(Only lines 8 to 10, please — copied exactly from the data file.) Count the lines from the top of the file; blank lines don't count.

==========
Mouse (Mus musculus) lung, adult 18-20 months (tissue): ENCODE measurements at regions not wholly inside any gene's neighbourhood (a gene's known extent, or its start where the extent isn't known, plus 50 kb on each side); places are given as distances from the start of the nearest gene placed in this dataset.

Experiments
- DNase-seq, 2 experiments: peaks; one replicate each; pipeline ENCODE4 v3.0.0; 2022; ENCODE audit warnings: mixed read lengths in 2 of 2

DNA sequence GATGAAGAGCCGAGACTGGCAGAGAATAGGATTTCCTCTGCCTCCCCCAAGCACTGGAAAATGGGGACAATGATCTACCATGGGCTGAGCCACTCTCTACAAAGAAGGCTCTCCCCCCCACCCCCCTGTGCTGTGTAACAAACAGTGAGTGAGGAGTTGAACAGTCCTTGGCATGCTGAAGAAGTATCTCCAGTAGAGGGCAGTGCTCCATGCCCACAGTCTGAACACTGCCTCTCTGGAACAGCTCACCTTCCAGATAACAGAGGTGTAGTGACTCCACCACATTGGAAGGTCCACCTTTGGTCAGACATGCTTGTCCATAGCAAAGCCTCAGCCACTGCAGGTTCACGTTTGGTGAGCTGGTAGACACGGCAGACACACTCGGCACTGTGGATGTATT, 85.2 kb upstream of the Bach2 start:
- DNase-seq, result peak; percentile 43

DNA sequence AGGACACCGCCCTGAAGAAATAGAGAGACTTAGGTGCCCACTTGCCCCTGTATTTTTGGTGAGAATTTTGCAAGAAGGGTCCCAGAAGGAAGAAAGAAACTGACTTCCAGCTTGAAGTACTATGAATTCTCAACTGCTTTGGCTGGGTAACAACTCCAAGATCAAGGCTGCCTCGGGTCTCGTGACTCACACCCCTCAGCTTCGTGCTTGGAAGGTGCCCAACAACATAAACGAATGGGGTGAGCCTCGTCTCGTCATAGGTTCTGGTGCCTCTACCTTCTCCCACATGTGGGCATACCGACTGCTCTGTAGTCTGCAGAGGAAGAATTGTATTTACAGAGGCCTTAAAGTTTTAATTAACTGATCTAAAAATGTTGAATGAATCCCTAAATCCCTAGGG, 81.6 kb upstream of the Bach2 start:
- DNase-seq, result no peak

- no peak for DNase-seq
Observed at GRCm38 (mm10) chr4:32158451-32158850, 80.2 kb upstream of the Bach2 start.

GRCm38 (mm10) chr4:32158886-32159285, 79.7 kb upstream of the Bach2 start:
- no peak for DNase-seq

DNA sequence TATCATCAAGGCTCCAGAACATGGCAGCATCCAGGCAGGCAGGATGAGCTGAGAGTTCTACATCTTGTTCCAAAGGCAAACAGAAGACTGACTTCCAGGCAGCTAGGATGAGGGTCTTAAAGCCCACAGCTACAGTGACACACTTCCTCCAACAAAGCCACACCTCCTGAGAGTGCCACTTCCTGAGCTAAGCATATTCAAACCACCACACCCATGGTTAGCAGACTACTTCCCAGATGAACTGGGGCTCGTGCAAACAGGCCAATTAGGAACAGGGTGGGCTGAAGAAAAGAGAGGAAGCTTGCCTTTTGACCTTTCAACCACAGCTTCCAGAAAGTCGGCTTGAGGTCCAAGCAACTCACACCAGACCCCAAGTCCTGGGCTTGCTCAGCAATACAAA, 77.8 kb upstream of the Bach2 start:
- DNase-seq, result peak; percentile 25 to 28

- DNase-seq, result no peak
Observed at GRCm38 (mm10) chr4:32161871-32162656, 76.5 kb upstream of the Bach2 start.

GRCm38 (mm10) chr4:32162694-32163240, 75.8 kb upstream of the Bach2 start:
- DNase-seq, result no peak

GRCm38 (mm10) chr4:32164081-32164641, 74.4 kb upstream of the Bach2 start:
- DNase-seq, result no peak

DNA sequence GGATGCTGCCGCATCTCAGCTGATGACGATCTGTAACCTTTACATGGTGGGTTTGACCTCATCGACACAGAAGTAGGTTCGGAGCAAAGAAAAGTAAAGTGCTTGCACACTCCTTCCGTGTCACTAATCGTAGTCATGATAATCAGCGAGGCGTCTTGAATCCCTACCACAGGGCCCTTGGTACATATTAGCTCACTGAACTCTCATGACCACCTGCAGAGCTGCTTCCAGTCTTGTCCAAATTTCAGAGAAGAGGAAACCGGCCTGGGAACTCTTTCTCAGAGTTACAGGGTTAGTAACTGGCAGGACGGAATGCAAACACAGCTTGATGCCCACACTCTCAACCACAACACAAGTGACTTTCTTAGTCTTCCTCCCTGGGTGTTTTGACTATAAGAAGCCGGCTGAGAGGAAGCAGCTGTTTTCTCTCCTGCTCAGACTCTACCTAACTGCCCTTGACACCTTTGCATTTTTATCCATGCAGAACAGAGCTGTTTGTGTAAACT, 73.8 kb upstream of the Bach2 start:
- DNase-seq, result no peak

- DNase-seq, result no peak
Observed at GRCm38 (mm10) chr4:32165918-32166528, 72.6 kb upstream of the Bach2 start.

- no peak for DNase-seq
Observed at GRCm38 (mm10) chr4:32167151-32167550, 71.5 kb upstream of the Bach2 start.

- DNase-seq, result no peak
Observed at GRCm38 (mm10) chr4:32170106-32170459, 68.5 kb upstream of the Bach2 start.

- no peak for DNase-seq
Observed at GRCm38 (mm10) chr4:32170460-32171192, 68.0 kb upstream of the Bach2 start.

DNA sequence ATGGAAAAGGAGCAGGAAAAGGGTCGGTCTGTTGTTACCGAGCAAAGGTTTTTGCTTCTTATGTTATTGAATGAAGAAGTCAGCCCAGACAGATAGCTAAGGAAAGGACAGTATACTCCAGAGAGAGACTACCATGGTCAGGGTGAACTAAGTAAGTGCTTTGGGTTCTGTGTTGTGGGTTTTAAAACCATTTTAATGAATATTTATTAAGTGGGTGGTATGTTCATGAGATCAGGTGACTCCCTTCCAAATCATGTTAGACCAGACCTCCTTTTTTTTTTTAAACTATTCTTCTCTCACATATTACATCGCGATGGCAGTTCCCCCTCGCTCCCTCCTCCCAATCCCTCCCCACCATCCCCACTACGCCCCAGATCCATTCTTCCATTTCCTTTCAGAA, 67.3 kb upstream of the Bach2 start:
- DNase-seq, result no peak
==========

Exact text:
- no peak for DNase-seq
Observed at GRCm38 (mm10) chr4:32158451-32158850, 80.2 kb upstream of the Bach2 start.

GRCm38 (mm10) chr4:32158886-32159285, 79.7 kb upstream of the Bach2 start: